Gloucestershire Farming and Wildlife Advisory Group (FWAG) are delighted to announce that we have been awarded funding from Natural England to support our new farmer group, the ‘Severn Vale Guardians’. Working with key partners the Wildfowl and Wetlands Trust (WWT), the aim of the Severn Vale Guardians is to form a collaborative group of farmers and land managers to achieve landscape scale improvements in the local natural environment. Sustainable land management is integral to the production of food and to underpin the recovery of wildlife and biodiversity, and through the Severn Vale Guardians we will explore innovation around sustainable soils, the movement of water through catchments, habitat management and resource protection. The project will run activities over the next three years including: site visits, practical demonstrations, workshops, trials and monitoring programmes, all guided by the input of farmer members.

There is an open invitation for all farmers in the Severn Vale to join the Group and share support and learning either in a formal or informal capacity with other farmers and land managers. Farmers signed up to the Facilitation Fund will receive support to assess their land for soil and water management, biodiversity value and business needs and provide a forum for farmers to share their knowledge and expertise. The project will provide better coordinated information about environmental and water quality initiatives including BPS Greening, Cross Compliance, Natural Flood Management, Countryside Stewardship and other grant funding.  Membership to the group is free and will aid farmers with their eligibility to Countryside Stewardship. For those already in Higher Level Stewardship we can undertake a full review to ensure that options are delivering the best they can for you and the environment, including working with Natural England to gain additional capital funding for works on the farm.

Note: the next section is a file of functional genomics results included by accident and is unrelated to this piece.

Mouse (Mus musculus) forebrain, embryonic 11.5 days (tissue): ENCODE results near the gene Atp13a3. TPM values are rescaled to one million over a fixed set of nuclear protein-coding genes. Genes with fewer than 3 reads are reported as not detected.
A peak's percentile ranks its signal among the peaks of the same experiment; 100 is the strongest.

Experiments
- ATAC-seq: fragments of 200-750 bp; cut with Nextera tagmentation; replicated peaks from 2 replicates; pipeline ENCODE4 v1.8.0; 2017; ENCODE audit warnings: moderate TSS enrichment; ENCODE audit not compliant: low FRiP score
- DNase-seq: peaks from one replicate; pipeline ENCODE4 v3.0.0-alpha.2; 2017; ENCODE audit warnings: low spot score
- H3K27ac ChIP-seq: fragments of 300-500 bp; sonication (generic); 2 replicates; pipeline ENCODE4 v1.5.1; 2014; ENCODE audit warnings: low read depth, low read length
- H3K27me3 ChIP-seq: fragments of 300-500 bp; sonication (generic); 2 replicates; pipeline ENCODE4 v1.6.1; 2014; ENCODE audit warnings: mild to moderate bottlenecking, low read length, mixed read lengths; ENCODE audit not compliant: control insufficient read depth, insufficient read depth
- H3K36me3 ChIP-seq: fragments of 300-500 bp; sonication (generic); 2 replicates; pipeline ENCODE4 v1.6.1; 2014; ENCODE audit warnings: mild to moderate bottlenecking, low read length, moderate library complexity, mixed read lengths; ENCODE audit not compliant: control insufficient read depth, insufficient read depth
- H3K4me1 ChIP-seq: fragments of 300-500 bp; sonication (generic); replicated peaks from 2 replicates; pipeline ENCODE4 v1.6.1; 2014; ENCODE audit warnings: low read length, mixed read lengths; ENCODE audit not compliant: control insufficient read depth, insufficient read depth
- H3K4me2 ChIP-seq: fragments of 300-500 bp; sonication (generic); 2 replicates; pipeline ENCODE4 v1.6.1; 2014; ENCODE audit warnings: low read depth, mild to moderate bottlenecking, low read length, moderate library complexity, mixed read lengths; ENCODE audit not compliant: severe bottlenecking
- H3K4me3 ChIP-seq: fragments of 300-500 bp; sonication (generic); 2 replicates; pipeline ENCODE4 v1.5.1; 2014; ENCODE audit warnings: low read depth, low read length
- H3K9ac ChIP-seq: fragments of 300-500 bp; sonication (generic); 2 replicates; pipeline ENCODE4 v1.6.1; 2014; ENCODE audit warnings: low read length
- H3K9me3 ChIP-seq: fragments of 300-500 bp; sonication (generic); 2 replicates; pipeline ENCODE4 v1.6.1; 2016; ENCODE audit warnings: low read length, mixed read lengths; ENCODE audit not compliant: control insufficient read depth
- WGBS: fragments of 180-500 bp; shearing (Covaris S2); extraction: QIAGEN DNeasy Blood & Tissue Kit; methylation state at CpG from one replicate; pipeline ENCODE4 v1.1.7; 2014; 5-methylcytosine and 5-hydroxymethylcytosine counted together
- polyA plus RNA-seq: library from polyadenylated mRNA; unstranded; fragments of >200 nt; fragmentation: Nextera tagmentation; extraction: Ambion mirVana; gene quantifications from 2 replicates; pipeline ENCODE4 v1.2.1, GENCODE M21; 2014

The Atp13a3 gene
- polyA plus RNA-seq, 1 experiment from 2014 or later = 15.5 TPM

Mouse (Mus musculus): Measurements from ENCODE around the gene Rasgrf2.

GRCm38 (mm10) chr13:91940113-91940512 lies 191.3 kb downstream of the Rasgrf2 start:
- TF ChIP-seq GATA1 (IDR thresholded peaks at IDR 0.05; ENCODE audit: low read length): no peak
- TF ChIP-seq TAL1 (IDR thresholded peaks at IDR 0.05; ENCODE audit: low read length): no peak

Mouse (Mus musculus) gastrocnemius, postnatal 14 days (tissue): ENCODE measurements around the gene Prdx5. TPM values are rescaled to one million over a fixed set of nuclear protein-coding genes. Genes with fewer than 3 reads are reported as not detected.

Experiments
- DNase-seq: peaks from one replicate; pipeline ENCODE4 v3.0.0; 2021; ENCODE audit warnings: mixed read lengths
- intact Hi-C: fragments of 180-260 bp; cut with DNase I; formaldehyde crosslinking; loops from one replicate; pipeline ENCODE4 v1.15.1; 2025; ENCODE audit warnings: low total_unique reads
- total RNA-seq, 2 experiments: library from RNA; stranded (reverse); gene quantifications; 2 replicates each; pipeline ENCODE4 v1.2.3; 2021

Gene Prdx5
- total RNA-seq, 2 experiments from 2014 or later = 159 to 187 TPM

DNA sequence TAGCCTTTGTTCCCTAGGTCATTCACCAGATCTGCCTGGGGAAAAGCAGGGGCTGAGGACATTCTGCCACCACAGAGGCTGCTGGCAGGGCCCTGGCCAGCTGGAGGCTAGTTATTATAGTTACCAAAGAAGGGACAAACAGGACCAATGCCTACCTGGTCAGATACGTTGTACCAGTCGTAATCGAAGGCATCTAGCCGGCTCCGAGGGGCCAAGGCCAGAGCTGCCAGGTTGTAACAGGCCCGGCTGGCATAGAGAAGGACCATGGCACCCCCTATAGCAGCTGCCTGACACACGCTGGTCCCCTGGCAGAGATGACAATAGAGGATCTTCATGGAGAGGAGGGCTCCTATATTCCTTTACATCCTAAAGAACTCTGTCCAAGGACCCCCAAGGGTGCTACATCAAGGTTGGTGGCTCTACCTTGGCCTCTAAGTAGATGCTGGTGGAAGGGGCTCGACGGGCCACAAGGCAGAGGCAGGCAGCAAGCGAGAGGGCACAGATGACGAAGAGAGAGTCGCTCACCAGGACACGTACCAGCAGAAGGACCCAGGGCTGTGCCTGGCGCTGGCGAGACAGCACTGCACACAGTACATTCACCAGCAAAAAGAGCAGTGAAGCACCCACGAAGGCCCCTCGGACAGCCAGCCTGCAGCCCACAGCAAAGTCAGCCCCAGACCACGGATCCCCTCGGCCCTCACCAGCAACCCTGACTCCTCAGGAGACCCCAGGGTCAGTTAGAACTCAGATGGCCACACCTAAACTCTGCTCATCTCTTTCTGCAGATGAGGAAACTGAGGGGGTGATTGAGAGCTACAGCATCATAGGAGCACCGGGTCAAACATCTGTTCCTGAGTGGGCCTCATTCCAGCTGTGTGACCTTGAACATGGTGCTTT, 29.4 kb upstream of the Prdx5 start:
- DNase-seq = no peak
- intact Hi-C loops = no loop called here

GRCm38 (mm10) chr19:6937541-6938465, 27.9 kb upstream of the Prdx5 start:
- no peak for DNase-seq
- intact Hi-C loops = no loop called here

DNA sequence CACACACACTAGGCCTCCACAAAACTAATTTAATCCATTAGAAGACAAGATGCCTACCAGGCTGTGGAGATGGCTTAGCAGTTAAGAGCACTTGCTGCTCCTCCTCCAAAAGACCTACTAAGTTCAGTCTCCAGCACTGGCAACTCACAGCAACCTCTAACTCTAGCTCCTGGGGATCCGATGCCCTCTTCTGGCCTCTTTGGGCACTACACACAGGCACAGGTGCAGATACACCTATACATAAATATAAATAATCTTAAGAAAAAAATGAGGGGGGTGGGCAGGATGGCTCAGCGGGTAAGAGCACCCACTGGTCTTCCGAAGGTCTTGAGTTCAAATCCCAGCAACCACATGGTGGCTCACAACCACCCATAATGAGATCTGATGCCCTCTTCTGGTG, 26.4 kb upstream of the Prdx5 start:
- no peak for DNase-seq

Within the special landscape of the Seven Vale there are numerous designations; the lower end of the Vale is dominated by the tidal Severn Estuary much of which is recognised as internationally important wetlands and higher up the Vale is home to the SSSI sites of Walmore Common and Ashleworth Ham, to name a few. Species of note are breeding populations of Eurasian curlew, common crane and European eel.

The globally threatened Eurasian curlew are very site faithful, therefore identifying all sites where the curlew is attempting to breed and supporting the provision of high quality foraging and refuge habitat around their favourite fields is a priority. We will also trial the use of electric fencing around nests to help protect them from predators. The project will help to support the management of both wintering wader sites on the Estuary and breeding wader sites further up the Vale around Ashleworth Ham and Coombe Hill. The Vale is also a stronghold for European eels which enter the estuary in spring months and live in the ditches and waterbodies until they reach maturity and migrate back to sea. Working with landowners and other partners we will look to improve their presence and survival in streams, ponds and ditch networks.

The group will also look at where in the catchments there may be opportunities to reduce surface run off and manage the movement of water with the aim to improve water quality, lessen tide locking and reduce the impact of storm surges.

If you would like to be involved, or to be added to the mailing list; please contact Sarah Wells using the Gloucestershire FWAG office number 01666 503668 or email [email protected]

Arlingham, looking up the Severn Estuary